|Fascinating facts on The Fortunes|
Bob Jackson's first professional band was Coventry's own Indian Summer, a prog rock band who shared management with Black Sabbath.
The band's original name was The Clifftones before they became The Merry Men, The Fortunes Rhythm Group and finally The Fortunes.
The Fortunes provided voices for the US Coca-Cola commercials, singing The Real Thing in their signature harmonies and they can still be heard today.
You can catch The Fortunes, alongside The Barron Knights, The Tremeloes and Marmalade in Call Up The Groups at Leamington's Spa Centre on 10 March and Bedworth Civic Hall on 2 April.
In a new feature on the Bob Brolly afternoon show on BBC Coventry and Warwickshire, local music expert Pete Chambers takes a look back at the best in pop music from the past.
Every other Friday from 3pm, Pete will be on air to talk about the bands, singers and songs that made Britain swing during the 50s, 60s and 70s. You can also take a trip down memory lane with the songs themselves.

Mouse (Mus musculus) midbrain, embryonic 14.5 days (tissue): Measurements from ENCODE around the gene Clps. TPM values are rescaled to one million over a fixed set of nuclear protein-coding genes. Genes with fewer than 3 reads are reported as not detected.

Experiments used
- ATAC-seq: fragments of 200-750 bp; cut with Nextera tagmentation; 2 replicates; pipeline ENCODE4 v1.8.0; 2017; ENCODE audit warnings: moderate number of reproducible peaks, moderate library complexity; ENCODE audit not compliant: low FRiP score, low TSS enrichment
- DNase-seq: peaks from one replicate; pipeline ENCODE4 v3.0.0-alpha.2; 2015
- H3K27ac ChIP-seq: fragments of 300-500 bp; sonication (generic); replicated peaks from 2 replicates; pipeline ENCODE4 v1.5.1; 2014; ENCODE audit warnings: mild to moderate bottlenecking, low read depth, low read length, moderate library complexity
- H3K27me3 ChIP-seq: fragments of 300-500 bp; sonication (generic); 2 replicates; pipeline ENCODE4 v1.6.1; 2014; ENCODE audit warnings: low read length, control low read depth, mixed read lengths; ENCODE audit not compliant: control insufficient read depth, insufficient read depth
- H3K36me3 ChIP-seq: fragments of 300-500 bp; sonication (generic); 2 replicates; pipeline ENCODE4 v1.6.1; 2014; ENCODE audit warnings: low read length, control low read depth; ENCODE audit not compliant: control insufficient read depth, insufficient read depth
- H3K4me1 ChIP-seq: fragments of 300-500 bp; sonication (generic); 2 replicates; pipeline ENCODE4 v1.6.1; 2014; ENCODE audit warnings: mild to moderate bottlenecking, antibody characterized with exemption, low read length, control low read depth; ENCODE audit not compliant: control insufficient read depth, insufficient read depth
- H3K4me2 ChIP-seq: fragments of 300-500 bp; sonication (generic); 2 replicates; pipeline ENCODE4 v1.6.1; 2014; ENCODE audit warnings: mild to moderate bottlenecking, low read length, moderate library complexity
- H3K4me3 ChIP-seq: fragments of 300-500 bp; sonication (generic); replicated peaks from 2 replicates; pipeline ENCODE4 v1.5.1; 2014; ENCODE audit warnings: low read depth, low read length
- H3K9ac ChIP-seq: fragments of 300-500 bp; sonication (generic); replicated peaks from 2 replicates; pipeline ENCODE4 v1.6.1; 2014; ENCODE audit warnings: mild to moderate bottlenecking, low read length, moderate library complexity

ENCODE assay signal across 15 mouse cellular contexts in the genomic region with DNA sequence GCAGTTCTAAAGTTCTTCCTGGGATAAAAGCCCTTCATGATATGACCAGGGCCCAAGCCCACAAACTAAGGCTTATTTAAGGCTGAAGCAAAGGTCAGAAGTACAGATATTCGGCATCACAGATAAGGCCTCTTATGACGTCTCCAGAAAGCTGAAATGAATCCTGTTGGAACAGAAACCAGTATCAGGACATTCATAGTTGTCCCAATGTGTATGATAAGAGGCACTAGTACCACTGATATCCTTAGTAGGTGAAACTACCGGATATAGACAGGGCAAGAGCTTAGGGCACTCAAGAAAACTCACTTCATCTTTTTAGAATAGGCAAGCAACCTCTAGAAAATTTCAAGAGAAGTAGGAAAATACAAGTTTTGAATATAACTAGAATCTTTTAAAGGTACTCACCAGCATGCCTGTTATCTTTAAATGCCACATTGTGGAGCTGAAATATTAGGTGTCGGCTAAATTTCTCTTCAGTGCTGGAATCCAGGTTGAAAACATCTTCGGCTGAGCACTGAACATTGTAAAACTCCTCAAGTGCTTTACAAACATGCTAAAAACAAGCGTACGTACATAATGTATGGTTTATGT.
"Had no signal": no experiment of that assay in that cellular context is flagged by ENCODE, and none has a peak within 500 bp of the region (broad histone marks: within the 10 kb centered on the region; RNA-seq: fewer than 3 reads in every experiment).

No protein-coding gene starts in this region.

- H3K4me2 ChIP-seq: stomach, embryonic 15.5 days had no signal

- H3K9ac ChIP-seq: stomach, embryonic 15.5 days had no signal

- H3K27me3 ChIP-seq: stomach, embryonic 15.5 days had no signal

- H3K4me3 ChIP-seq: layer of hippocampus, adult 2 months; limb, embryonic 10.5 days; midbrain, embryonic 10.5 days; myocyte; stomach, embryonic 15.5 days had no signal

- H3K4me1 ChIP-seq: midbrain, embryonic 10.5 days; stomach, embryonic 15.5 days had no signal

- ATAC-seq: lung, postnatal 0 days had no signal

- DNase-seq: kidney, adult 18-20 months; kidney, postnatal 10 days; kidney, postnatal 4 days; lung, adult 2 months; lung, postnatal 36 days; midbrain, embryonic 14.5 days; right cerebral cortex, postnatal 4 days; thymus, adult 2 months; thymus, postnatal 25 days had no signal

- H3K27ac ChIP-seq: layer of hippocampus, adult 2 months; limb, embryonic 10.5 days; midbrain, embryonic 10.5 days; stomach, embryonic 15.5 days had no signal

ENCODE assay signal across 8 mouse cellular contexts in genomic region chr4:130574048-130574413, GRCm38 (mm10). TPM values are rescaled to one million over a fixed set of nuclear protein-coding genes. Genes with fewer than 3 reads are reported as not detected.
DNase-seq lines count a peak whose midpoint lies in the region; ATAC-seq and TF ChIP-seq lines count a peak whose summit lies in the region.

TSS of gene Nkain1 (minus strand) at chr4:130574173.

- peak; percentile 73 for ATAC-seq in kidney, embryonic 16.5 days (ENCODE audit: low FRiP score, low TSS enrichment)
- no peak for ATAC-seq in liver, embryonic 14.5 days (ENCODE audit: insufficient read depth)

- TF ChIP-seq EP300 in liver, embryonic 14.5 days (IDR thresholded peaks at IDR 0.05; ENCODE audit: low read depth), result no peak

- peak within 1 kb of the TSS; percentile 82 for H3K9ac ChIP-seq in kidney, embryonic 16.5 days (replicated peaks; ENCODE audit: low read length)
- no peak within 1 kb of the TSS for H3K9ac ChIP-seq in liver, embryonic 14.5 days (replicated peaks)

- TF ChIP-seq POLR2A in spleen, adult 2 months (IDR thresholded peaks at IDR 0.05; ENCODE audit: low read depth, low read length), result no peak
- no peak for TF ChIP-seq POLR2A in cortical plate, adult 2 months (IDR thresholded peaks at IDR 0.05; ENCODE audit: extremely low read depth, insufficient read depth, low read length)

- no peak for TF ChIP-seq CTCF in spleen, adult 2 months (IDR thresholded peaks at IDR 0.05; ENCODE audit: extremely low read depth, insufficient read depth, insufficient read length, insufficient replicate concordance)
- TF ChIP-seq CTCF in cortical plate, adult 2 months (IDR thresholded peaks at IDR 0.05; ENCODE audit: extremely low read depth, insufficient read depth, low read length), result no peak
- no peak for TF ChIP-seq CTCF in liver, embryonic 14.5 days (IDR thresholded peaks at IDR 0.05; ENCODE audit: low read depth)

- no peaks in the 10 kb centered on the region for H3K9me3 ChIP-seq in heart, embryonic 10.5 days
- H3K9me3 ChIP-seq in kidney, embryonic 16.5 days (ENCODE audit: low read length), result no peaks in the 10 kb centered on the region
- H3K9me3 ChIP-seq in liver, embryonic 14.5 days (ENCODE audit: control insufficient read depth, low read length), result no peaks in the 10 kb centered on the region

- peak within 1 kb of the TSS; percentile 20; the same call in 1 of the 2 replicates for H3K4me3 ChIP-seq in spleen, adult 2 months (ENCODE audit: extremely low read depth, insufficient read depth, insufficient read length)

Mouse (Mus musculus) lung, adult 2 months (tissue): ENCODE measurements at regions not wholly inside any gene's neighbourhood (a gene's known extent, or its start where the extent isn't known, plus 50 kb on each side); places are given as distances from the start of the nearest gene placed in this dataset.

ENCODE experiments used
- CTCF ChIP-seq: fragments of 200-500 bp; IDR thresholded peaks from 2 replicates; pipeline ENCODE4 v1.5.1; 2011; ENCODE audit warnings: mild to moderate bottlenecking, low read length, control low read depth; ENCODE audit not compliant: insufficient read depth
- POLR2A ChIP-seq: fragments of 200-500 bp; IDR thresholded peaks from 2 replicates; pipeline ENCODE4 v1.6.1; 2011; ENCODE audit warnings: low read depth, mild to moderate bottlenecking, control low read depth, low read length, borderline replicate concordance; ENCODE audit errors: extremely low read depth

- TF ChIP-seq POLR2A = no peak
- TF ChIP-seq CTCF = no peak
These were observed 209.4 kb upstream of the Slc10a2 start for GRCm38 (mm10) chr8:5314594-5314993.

This week, Pete takes a look back at Brummie beat merchants The Fortunes, who are still on the road now.
The Fortunes by Pete Chambers
The Fortunes originally formed in Birmingham in the early sixties and first came to prominence when pirate radio station Radio Caroline adopted their single Caroline as a theme tune.
UK and US hits followed, like You've Got Your Troubles and Here It Comes Again, but after that initial success the hits dried up in the mid-60s.
All was quiet until they reinvented themselves for the 70s and stormed the charts again with Freedom Come, Freedom Go and Storm in a Teacup.
Ten years ago, Coventry musician and former member of Badfinger Bob Jackson joined the band and they still tour and release their super close harmony music.
Bob Jackson will be joining Bob and Pete for a chat during the show on Friday, 4 March.
Coming next week are Pinkerton's Colours, one of Rugby's best beat bands.
You can read Pete Chambers' Backbeat music nostalgia column in the Coventry Evening Telegraph every Tuesday.